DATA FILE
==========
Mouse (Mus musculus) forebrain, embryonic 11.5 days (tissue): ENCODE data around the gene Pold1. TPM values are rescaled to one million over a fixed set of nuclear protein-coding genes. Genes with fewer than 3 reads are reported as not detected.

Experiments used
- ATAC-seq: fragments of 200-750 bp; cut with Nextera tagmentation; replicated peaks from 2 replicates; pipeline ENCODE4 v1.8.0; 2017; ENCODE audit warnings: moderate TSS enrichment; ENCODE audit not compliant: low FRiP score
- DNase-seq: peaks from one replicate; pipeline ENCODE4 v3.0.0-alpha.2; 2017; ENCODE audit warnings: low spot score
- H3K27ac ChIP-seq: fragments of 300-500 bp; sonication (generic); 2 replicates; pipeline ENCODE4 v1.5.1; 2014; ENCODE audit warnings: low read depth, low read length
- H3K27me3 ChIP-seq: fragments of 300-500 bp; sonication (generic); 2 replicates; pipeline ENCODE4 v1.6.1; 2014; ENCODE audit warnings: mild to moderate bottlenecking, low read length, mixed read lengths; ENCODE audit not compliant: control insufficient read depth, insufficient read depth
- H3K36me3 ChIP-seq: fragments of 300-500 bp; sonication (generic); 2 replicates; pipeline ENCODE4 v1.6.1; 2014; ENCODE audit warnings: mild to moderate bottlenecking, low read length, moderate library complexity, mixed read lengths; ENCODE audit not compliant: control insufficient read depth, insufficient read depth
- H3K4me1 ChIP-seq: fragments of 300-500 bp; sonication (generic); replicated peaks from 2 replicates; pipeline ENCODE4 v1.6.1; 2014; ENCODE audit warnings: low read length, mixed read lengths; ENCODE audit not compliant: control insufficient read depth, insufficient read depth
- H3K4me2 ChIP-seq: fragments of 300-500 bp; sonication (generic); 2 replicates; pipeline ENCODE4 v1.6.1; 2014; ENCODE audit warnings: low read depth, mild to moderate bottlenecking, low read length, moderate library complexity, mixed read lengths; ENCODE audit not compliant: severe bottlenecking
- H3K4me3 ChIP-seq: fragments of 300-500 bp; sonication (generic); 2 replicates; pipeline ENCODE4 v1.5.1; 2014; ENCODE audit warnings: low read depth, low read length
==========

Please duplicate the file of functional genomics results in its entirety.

Mouse (Mus musculus) forebrain, embryonic 11.5 days (tissue): ENCODE data around the gene Pold1. TPM values are rescaled to one million over a fixed set of nuclear protein-coding genes. Genes with fewer than 3 reads are reported as not detected.

Experiments used
- ATAC-seq: fragments of 200-750 bp; cut with Nextera tagmentation; replicated peaks from 2 replicates; pipeline ENCODE4 v1.8.0; 2017; ENCODE audit warnings: moderate TSS enrichment; ENCODE audit not compliant: low FRiP score
- DNase-seq: peaks from one replicate; pipeline ENCODE4 v3.0.0-alpha.2; 2017; ENCODE audit warnings: low spot score
- H3K27ac ChIP-seq: fragments of 300-500 bp; sonication (generic); 2 replicates; pipeline ENCODE4 v1.5.1; 2014; ENCODE audit warnings: low read depth, low read length
- H3K27me3 ChIP-seq: fragments of 300-500 bp; sonication (generic); 2 replicates; pipeline ENCODE4 v1.6.1; 2014; ENCODE audit warnings: mild to moderate bottlenecking, low read length, mixed read lengths; ENCODE audit not compliant: control insufficient read depth, insufficient read depth
- H3K36me3 ChIP-seq: fragments of 300-500 bp; sonication (generic); 2 replicates; pipeline ENCODE4 v1.6.1; 2014; ENCODE audit warnings: mild to moderate bottlenecking, low read length, moderate library complexity, mixed read lengths; ENCODE audit not compliant: control insufficient read depth, insufficient read depth
- H3K4me1 ChIP-seq: fragments of 300-500 bp; sonication (generic); replicated peaks from 2 replicates; pipeline ENCODE4 v1.6.1; 2014; ENCODE audit warnings: low read length, mixed read lengths; ENCODE audit not compliant: control insufficient read depth, insufficient read depth
- H3K4me2 ChIP-seq: fragments of 300-500 bp; sonication (generic); 2 replicates; pipeline ENCODE4 v1.6.1; 2014; ENCODE audit warnings: low read depth, mild to moderate bottlenecking, low read length, moderate library complexity, mixed read lengths; ENCODE audit not compliant: severe bottlenecking
- H3K4me3 ChIP-seq: fragments of 300-500 bp; sonication (generic); 2 replicates; pipeline ENCODE4 v1.5.1; 2014; ENCODE audit warnings: low read depth, low read length